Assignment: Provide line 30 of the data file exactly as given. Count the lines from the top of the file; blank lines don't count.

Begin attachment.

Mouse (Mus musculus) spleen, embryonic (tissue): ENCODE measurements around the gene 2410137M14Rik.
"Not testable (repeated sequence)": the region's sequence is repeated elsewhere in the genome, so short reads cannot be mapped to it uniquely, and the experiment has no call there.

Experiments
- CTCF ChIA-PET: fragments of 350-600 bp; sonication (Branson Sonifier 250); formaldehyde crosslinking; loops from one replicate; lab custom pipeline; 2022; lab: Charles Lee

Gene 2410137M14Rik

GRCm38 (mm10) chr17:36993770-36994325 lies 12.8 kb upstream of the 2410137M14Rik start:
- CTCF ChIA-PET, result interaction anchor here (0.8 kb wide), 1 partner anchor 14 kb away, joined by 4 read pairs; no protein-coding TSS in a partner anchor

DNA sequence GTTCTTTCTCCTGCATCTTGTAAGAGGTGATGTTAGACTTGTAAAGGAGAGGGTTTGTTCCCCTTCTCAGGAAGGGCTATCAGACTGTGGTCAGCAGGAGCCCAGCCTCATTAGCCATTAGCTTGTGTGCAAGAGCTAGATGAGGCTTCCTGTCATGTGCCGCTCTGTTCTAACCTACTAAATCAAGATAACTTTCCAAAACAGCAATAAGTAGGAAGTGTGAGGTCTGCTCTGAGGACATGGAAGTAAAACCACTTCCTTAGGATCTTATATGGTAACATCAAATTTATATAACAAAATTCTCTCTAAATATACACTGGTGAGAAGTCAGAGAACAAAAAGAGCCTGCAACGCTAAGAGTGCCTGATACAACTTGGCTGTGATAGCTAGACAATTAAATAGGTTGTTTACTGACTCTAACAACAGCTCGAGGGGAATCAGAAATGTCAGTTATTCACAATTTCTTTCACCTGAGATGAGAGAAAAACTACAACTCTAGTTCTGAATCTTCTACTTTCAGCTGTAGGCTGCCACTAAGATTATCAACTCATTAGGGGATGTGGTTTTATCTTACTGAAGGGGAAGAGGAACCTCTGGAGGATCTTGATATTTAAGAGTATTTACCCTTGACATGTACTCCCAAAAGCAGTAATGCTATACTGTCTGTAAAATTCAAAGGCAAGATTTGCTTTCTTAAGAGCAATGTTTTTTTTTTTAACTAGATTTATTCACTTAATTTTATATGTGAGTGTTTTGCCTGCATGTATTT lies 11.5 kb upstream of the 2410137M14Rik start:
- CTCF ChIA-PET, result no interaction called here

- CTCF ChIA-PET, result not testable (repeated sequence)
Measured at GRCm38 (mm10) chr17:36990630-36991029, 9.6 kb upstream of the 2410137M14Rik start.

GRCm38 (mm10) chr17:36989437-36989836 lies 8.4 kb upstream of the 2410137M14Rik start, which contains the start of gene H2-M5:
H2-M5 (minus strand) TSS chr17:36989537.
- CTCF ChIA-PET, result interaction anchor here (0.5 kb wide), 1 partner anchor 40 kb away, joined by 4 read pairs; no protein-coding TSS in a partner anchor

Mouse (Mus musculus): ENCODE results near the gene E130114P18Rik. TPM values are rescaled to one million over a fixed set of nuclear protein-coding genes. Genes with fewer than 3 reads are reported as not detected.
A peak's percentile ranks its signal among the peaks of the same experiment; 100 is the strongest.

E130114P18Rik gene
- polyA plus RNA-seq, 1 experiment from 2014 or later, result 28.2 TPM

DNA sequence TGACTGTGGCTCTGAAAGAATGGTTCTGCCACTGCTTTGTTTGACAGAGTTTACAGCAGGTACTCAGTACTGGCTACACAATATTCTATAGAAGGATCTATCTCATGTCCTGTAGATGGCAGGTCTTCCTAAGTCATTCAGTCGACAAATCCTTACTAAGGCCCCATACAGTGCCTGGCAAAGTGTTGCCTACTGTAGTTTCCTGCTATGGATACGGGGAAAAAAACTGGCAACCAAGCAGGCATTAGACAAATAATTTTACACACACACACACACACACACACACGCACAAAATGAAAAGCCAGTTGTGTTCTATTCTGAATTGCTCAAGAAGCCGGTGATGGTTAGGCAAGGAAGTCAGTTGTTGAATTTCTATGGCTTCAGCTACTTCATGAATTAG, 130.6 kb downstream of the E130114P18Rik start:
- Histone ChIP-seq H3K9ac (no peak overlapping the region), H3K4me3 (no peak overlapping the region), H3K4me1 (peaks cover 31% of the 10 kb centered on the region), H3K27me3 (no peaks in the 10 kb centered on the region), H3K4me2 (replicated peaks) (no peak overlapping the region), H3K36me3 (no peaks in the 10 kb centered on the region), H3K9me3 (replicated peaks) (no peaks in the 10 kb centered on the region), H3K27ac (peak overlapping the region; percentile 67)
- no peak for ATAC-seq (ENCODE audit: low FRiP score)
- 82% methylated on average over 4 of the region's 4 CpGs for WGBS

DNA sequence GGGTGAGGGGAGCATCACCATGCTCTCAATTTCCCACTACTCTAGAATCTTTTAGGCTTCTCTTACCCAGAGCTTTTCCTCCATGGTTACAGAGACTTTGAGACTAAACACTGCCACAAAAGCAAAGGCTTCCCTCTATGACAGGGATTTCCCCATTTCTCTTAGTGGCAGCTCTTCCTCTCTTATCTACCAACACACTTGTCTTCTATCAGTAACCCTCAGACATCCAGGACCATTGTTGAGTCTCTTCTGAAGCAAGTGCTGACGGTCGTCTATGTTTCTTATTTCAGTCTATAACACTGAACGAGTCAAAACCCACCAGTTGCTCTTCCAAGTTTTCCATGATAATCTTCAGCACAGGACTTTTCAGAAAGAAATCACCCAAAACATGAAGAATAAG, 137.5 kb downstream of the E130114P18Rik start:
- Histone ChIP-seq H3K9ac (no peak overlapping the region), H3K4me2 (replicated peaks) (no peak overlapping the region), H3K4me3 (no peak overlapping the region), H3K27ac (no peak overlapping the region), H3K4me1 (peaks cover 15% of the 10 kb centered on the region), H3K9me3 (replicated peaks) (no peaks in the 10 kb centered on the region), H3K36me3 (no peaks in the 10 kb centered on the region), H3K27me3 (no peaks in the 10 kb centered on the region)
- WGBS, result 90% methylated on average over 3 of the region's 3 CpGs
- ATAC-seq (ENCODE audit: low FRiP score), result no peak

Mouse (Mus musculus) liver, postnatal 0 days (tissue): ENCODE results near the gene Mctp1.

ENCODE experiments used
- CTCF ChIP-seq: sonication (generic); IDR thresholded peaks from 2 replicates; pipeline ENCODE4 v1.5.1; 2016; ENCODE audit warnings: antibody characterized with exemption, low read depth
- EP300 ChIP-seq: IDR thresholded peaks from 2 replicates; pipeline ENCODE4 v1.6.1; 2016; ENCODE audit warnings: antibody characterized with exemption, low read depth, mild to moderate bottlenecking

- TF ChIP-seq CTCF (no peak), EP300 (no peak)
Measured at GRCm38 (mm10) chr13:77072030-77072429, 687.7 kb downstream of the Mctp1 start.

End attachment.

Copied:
- EP300 ChIP-seq: IDR thresholded peaks from 2 replicates; pipeline ENCODE4 v1.6.1; 2016; ENCODE audit warnings: antibody characterized with exemption, low read depth, mild to moderate bottlenecking